Who's Who in Classical Music
By BM Sundaram
(Translated and edited by V Ramnarayan from Mangala Isai Mannargal and other writings by the author)
His is one of the greatest names in tavil. Bosn to Sundaram, one of two dancer sisters, in 1876, at Ammapettai, two miles from Kumbakonam, little Kannusami was the darling of both his mother and his childless aunt Gnanam. Showing a precocious talent for percussion even as a two-year-old, he started drumming on the betel box of a neighbouring nattuvanar, who soon taught him jatis and sollukattus. Graduating to belting it out on boxes and pillars, he so impressed the nattuvanar friend that he recommended investing in a tavil for the boy. By 12, Kannuswami was quite an adept at the tavil. As he also had a good voice, his guru taught him vocal music as well.
He first ascended the stage as a tavil accompanist to Tirumarugal Natesa Pillai playing the nagaswaram. Kannuswami was just 14 and Natesa Pillai 16. It was a wedding cutcheri in 1890. His innovations soon made tavilkarars not only sit up and take notice but also think about their own music.
Natesa Pillai made Kannuswami his permanent accompanist, and as he was the adheena vidwan at Tiruvavaduthurai, he was accompanied by Kannuswami for eight years. Quitting the partnership in a huff, when some relatives of Natesa Pillai made disparaging remarks about his nagaswaram knowledge, he learnt to play the instrument and mastered it in quick time. He moved to Tiruvizhandur, when he married Chellammal, whose father Mahadeva Nattuvanar, who lived there.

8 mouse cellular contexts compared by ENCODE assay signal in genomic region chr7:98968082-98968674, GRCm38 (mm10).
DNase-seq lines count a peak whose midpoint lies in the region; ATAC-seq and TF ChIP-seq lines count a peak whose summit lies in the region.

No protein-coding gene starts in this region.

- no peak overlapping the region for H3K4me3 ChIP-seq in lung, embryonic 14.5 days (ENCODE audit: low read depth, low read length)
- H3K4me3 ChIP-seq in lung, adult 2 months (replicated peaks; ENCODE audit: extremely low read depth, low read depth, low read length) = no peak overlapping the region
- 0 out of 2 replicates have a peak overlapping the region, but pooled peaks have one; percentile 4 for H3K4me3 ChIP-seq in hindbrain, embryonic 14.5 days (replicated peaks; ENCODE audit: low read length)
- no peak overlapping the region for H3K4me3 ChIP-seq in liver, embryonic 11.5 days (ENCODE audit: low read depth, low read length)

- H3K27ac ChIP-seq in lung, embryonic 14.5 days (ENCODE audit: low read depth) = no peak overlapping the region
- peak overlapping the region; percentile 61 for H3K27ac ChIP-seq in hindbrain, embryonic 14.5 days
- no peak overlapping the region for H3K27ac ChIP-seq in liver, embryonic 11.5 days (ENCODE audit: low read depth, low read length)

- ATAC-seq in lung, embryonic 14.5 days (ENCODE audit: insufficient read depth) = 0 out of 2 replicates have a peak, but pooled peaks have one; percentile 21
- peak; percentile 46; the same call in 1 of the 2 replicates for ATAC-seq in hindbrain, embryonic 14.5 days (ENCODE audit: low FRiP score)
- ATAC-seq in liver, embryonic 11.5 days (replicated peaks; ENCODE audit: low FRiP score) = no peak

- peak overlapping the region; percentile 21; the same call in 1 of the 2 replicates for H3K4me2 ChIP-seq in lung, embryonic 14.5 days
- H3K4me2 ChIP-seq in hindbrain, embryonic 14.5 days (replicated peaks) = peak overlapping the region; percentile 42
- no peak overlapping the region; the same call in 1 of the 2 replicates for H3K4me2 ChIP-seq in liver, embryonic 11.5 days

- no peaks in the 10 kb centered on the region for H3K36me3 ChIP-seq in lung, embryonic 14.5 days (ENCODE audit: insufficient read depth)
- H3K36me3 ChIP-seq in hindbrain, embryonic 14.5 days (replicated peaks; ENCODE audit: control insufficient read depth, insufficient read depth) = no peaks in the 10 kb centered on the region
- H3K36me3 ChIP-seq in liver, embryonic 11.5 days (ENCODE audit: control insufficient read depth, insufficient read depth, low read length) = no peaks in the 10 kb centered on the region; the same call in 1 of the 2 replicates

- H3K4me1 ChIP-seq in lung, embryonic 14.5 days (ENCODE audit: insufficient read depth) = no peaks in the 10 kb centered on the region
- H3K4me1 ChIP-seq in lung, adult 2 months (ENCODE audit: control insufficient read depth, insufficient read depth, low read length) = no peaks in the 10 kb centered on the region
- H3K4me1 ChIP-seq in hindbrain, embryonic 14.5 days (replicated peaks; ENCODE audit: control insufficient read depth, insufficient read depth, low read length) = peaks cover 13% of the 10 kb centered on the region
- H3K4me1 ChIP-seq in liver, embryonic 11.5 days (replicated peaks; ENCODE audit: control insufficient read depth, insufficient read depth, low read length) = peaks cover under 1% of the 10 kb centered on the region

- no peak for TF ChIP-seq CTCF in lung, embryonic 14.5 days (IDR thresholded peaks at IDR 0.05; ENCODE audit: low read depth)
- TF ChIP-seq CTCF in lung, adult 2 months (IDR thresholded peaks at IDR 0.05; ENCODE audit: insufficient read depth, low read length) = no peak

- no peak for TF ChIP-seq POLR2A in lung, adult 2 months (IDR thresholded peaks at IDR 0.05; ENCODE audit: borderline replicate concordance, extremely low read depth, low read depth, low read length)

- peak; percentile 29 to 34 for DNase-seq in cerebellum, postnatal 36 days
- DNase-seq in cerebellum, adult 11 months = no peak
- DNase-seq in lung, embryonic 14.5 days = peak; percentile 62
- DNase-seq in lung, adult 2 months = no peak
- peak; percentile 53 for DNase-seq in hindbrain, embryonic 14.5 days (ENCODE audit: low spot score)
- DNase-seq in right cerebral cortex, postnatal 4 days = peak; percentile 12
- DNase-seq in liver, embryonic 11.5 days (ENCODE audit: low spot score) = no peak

Kannuswami Pillai spent four years accompanying Semponnarkoil Ramaswami Pillai, but went back to Natesa Pillai after that. Their association was famous for a wedding concert for the family of Coimbatore Tayammal. He also accompanied such master tavil vidwans as Peralam Muthu Pillai and Pandanallur Guruswami Pillai.
He once accompanied flautist Sarabha Sastrigal and violinist Tirukkodikaval Krishnayyar on the tavil, when the mridanga vidwan could not make it to the concert at Vishnupuram Agraharam. He also learnt to play the dholak from Nannu Mian and accompanied star vocalist Konerirajapuram Vaidyanatha Iyer on the dholak as well as the mridangam.
Pillai became so good at nagaswaram playing that he taught Tiruvavaduturai Rajaratnam PilIai and Vazhivoor Veeraswami Pillai as his disciples, while Tiruvazhaputtur Pasupati Pillai and Tirumullaivoyil Muthuveeru Pillai were among his tavil disciples. He played the tavil in TNR’s first nagaswaram concert at the Tirukoilur Tapovanam, and the mridangam in a vocal concert by TNR at the same venue the next day. Kannuswami Pillai gave many jalatarangam performances as well.
A good singer with a wide repertoire, Kannuswami Pillai taught Konerirajapuram Vaidyanatha Iyer and Mudicondan Venkatarama Iyer music. As a linguist proficient in Tamil, Sanskrit and Telugu, he was an accomplished vaggeyakara, with many kritis and tillanas to his name. His tavil accompaniment to Semponnarkoil Ramaswami Pillai can be heard on gramophone records.
Kannuswami Pillai passed away in 1923.